“If the debt resulted from consumer overspending, make sure to close all paid-off accounts after the transfer to eliminate the likelihood of running those card balances back up in the future,” said Christensen. Or, if you’d like to keep the cards open to protect your credit score’s length of credit history, tuck them away out of sight and only use them for a small, recurring charge that you can easily afford to pay off at the end of the month.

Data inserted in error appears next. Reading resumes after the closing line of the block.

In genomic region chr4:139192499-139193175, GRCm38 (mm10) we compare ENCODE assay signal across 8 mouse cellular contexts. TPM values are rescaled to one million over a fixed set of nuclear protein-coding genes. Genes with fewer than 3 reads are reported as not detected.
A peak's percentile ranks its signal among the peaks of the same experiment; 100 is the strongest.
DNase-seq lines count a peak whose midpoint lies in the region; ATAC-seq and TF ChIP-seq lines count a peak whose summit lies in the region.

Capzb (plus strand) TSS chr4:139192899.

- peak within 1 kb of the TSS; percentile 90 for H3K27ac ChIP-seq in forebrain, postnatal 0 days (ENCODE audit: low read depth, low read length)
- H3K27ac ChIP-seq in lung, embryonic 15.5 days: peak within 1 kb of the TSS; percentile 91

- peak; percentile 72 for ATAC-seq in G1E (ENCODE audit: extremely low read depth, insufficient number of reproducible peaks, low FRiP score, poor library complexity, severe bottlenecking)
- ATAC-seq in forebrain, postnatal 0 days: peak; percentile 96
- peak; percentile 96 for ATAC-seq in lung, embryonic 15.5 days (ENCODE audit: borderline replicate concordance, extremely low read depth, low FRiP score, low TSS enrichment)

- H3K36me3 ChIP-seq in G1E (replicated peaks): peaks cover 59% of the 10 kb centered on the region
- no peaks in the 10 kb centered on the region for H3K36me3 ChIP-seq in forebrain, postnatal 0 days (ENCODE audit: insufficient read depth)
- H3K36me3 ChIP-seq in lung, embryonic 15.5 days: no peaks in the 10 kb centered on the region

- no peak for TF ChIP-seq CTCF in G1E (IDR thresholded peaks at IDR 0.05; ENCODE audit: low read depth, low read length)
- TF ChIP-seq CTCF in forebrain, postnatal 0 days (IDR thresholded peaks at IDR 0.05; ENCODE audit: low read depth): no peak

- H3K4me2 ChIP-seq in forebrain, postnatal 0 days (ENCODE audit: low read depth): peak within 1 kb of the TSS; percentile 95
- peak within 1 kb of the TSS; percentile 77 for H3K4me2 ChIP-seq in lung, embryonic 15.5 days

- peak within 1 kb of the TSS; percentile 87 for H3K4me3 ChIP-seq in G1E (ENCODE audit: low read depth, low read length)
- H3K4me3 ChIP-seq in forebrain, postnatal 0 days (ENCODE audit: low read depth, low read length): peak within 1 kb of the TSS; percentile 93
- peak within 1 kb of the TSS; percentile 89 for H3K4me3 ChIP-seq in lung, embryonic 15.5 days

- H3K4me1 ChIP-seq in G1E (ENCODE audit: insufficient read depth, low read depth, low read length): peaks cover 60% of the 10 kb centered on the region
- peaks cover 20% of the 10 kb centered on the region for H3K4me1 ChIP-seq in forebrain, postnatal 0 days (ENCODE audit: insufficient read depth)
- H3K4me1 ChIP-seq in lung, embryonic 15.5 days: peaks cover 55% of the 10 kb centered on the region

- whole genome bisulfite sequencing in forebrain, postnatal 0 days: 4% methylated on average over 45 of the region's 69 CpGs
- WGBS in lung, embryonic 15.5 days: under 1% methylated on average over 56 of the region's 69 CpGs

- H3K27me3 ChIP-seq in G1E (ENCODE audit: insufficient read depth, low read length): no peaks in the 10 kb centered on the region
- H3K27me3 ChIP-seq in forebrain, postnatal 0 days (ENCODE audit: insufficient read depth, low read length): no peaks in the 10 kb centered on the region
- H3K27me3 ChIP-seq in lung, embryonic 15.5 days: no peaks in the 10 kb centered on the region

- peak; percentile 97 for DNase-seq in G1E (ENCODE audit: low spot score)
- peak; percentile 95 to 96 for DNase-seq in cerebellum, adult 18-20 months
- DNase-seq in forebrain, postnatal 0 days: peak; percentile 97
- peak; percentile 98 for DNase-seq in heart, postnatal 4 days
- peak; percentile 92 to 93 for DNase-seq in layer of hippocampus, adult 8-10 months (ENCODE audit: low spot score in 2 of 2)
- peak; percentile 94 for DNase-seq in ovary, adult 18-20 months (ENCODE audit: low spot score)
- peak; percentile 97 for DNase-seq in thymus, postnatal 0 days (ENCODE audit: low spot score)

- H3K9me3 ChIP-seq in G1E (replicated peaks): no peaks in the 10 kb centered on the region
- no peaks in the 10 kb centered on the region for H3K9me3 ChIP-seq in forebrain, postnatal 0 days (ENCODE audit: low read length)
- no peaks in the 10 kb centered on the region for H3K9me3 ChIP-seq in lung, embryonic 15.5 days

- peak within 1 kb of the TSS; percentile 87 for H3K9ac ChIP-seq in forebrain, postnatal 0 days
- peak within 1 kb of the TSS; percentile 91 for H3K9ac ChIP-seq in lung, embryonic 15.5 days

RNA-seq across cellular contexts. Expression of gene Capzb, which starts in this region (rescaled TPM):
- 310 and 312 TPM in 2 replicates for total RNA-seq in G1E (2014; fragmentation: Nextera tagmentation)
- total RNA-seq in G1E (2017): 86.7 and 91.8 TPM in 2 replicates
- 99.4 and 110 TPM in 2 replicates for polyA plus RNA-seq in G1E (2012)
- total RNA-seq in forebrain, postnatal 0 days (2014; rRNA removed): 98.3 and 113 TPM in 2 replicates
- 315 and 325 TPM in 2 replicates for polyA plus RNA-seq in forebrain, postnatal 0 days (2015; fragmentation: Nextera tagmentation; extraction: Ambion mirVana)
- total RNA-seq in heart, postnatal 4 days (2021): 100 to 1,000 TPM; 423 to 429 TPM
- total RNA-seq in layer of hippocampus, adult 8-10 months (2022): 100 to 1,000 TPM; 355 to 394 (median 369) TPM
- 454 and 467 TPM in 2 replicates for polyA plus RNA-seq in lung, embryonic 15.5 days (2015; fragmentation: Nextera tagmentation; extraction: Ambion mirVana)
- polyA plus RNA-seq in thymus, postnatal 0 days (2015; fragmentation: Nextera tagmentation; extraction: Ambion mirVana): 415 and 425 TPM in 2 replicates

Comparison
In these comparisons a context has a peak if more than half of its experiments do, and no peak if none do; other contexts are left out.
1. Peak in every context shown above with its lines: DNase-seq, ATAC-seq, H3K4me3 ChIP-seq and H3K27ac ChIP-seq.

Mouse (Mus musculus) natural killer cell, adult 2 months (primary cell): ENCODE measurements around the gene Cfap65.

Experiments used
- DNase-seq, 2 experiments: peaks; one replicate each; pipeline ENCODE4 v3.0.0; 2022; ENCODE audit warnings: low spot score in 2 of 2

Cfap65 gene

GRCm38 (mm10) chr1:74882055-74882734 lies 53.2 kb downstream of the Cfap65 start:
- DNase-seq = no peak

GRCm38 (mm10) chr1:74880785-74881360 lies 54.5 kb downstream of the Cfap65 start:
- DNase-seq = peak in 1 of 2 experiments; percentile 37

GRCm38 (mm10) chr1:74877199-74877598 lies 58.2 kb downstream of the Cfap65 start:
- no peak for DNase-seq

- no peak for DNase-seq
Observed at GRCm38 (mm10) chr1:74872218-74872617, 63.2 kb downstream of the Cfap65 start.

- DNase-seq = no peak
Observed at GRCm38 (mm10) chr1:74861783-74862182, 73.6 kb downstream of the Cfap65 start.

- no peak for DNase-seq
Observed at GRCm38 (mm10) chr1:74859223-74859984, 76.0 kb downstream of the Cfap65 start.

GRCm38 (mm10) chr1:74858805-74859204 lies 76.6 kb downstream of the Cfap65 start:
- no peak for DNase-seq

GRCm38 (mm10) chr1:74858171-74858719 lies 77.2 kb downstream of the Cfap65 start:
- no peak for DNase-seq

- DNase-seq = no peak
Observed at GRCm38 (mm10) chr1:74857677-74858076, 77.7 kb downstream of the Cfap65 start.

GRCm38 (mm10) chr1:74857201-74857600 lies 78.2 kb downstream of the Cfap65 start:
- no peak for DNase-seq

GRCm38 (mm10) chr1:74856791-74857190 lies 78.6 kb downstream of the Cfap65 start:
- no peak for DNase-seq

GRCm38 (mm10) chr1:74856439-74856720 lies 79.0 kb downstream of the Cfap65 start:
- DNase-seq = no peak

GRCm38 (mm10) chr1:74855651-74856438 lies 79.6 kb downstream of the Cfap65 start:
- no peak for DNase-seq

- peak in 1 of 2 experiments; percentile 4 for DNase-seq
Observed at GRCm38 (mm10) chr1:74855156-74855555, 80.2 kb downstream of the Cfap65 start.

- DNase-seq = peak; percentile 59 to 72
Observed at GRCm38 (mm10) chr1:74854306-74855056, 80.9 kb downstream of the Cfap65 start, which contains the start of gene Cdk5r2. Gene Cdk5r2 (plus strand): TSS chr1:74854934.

The information related to the The Amex EveryDay® Credit Card from American Express and the Chase Slate® have been independently collected by CompareCards and have not been reviewed or provided by the issuer of this card prior to publication. Terms apply to American Express credit card offers. See americanexpress.com for more information.